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NATO Spending Report: Members Fail to Meet 2% Threshold


Russia’s continued aggression in Eastern Ukraine, as well as the announcement on the addition of 40 new intercontinental ballistic missiles to its stockpile this year, have forced NATO to re-evaluate and adapt itself to a more challenging and volatile security environment.  NATO, over the past year, has responded with a firm stance against these violations and in 2015 is set to implement its largest reinforcement of collective defence since the end of the Cold War.  After many years of relative peace, NATO has increased its military presence in the Eastern part of the alliance with more planes in the air, ships at sea, and troops on the ground.

Plans to increase NATO’s capacity were discussed at the Wales Summit in September 2014, where Allied leaders approved a Readiness Action Plan that would double the size of the NATO Response Force, from 13,000 to 30,000, in order to ensure a swift and firm response to new security challenges.  It was announced this past Wednesday, amid Russia’s recent violations of the Minsk Agreement,, that this number would increase to 40,000.  To pay the costs of expanding its forces, national leaders agreed to stop defence cuts, increase spending as their economies improved, and aim to spend 2% of their GDP on defence within a decade.  However, NATO’s June 22 report concerning defence expenditures data for 2014 and estimates for 2015 revealed that only 5 of the 28 members have met the 2% target.

3The five members to spend at least 2% of their GDP on defence include The United States, far exceeding the target with 3.6%, Greece, The UK, Estonia, and Poland.  Many saw their budgets maintained from the previous year while eight members’ defence expenditures actually fell.  For Canada’s part, the percentage of GDP spent on defence is now hovering at 1%, the lowest since the 1930s.  Overall NATO spending is set to decrease by 1.5% to roughly $893 billion.  The U.S. itself is not immune to this downward trend, with 2015 expenditures at 3.6% of GDP, down from an average of 4.4% in George W. Bush’s second term. In a recent speech, the U.S. Secretary of the Air Force called on Britain and other NATO countries to put an end to the “downward trend” in defence spending and accept that “security does not come for free”.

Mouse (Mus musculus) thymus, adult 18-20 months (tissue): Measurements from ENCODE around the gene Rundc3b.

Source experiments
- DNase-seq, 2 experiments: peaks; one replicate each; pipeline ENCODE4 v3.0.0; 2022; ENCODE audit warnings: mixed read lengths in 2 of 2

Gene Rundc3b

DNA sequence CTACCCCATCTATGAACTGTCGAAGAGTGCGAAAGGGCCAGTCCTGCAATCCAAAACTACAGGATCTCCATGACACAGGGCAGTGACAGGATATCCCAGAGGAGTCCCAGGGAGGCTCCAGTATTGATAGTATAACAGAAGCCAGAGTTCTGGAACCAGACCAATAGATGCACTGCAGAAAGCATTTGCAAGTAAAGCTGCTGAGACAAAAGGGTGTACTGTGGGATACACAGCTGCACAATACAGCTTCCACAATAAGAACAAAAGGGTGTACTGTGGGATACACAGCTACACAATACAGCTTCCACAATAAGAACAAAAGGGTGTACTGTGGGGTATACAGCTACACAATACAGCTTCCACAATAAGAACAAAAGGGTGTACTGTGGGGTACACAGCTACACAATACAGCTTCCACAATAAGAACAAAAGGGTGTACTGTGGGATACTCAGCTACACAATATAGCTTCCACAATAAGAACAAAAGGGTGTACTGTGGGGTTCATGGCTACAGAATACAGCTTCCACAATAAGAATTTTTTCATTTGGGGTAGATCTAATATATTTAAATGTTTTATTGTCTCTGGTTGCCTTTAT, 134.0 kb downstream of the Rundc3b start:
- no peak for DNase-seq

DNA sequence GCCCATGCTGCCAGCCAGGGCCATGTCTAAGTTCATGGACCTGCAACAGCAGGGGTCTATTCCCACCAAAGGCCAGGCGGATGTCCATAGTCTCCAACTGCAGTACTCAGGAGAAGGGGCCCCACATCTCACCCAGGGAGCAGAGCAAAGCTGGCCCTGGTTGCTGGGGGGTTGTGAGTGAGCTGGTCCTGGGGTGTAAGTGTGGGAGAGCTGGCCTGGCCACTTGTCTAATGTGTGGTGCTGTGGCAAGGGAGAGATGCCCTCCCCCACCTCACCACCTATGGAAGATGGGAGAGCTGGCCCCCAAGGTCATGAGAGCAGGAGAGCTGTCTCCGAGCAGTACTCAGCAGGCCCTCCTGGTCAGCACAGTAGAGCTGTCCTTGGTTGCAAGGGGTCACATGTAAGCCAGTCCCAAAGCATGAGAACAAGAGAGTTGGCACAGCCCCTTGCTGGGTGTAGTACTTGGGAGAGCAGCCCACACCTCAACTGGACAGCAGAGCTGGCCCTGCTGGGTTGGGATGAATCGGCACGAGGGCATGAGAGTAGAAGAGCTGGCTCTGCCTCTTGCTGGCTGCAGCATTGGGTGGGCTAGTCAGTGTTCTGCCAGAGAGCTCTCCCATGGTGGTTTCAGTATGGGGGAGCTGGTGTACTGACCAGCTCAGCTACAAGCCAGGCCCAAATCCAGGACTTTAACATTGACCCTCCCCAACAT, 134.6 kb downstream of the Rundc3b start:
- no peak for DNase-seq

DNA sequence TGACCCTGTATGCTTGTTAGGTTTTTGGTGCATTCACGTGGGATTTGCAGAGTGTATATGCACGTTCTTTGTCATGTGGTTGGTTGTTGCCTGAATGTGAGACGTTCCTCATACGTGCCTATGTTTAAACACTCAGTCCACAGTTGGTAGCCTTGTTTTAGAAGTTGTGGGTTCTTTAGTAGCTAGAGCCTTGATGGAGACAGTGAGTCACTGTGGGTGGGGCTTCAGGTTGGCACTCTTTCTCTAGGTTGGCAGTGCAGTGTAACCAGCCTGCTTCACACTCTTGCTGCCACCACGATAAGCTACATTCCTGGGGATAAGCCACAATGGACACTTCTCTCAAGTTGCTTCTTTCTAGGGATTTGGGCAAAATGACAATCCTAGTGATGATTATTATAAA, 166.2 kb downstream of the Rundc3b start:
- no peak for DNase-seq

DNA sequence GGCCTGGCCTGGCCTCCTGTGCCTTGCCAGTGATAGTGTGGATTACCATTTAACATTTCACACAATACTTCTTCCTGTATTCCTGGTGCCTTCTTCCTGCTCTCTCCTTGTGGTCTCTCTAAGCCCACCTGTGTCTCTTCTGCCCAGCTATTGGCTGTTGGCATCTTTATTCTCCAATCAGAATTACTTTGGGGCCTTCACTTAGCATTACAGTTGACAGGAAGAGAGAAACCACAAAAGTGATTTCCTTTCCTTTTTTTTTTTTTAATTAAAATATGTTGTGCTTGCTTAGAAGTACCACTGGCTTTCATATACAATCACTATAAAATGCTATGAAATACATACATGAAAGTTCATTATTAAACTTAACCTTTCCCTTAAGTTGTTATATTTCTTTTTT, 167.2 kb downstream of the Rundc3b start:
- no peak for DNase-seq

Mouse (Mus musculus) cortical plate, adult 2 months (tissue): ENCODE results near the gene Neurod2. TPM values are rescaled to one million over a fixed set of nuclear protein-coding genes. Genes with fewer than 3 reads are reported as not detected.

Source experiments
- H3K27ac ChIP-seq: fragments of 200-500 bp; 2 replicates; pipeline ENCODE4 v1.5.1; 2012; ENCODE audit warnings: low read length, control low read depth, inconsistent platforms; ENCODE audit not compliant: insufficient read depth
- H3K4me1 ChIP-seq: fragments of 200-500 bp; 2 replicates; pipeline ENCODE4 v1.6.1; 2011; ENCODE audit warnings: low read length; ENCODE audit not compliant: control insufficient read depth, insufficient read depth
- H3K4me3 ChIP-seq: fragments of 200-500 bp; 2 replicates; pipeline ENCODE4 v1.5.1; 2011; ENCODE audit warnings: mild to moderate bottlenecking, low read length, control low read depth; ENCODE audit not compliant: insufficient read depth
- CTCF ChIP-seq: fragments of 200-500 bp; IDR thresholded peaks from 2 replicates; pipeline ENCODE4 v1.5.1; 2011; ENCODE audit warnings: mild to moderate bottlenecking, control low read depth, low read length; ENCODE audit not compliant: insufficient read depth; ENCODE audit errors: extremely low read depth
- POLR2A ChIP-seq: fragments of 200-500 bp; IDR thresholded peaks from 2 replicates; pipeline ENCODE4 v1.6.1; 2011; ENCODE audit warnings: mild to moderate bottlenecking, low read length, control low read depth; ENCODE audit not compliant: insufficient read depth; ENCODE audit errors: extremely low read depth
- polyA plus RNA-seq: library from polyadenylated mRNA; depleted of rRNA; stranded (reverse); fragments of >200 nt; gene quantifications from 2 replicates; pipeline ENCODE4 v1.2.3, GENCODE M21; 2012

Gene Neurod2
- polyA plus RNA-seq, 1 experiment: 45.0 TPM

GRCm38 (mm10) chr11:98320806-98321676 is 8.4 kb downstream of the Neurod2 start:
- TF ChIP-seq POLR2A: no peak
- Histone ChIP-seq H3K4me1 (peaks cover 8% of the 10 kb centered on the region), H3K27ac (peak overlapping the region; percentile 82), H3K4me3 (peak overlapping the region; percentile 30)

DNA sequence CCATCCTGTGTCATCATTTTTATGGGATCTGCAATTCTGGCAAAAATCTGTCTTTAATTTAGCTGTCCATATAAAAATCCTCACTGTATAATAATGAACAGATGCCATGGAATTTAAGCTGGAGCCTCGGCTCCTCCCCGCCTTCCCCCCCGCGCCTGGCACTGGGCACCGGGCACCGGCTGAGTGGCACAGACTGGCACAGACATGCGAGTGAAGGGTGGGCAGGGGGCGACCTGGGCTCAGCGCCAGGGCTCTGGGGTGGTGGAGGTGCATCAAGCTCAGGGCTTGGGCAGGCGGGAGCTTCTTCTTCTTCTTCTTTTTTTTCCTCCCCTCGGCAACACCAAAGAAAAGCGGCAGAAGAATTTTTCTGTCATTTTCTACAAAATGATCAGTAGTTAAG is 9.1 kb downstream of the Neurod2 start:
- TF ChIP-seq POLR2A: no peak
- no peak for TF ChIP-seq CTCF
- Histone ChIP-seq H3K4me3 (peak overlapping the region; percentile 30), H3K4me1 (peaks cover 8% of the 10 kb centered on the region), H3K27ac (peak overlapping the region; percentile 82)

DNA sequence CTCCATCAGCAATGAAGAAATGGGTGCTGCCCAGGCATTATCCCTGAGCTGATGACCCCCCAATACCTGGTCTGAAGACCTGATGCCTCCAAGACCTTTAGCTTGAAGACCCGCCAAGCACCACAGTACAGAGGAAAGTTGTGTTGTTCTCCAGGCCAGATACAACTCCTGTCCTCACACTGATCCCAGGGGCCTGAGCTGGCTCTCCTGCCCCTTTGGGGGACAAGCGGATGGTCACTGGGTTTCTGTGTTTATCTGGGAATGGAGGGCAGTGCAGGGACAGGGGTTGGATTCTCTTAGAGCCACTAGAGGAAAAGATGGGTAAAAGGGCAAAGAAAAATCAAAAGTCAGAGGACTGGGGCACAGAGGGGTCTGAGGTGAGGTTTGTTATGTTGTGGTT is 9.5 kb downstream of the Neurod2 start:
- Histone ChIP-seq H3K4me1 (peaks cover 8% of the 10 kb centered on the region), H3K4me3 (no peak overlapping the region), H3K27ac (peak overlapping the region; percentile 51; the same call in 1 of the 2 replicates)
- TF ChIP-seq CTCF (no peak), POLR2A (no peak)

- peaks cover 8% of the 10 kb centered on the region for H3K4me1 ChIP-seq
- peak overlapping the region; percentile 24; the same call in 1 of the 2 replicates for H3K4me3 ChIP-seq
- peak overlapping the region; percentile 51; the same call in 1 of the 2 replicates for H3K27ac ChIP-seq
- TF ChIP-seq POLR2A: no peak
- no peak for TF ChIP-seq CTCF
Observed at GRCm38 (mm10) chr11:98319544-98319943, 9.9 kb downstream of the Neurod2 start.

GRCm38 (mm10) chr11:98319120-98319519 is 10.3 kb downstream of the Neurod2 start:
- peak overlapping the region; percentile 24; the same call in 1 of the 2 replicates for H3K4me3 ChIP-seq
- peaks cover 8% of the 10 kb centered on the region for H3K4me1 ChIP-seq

The United States, which accounts for roughly 75% of the military spending by all NATO members, has long argued that European countries need to take more responsibility for their own defence. With the largest military in the world, and a willingness to intervene in many conflicts, the allies have come to depend on U.S. support as their budgets steadily decreased.   Last May, former NATO Secretary General Anders Fogh Rasmussen warned that Europe was becoming a continent of “free-riders” under the umbrella of U.S. military protection.

Canada, as the U.S. neighbour and closest ally, has benefited from living under its umbrella more than any other country and to meet NATO’s goals for defence spending would need to double the current budget.  Harper’s conservative government has consistently emphasized its commitment in supporting the Canadian Armed Forces, however spending in real terms is lower than when they came into office in 2006.  Prime Minister Harper realized that the war in Afghanistan was increasingly unpopular among Canadians, many of whom felt that health care and tax cuts were more important than defence spending.

2Despite the heightened security risks, NATO’s 2% threshold has been criticized as an arbitrary number, not necessarily indicative to the quality of a nations defences.  Some countries, such as Germany, that spends 1.2% of its GDP on defence believe it is more important to focus their military dollars wisely, on things such as weapons research and joining with other countries.  In attempting to meet the target threshold, it is likely that many countries will deal with significant waste and mismanagement of funds.  NATO’s former Secretary General argued that the main impediments facing the European militaries are  “duplication, poor readiness, and a lack of deployability,” all of which are not necessarily solved through increased spending.

Living in the West in todays world it is often difficult to see clear threats to safety, and with many economies still struggling, persuading citizens to vote for such increases is no easy task.  However, for NATO the 2% mark is not simply a number, but a message to nations like Russia and terrorist groups like ISIS that their commitment to defence will not cease.  As an organization, it cannot continue to do more with less and the member nations need to honour their signed agreements in order to meet the current challenges to security.

Kristyn Byrne
Kristyn completed her undergraduate degree in Political Science and International Relations from Carleton University. Her particular interests lie in the history of the Soviet Union and the Eastern European politics. She moved to the United Arab Emirates (UAE) after graduating and had the opportunity to travel, in her travels she interacted with many diverse groups of people. Recently, she has moved back to Canada and is looking for prospects related to her field.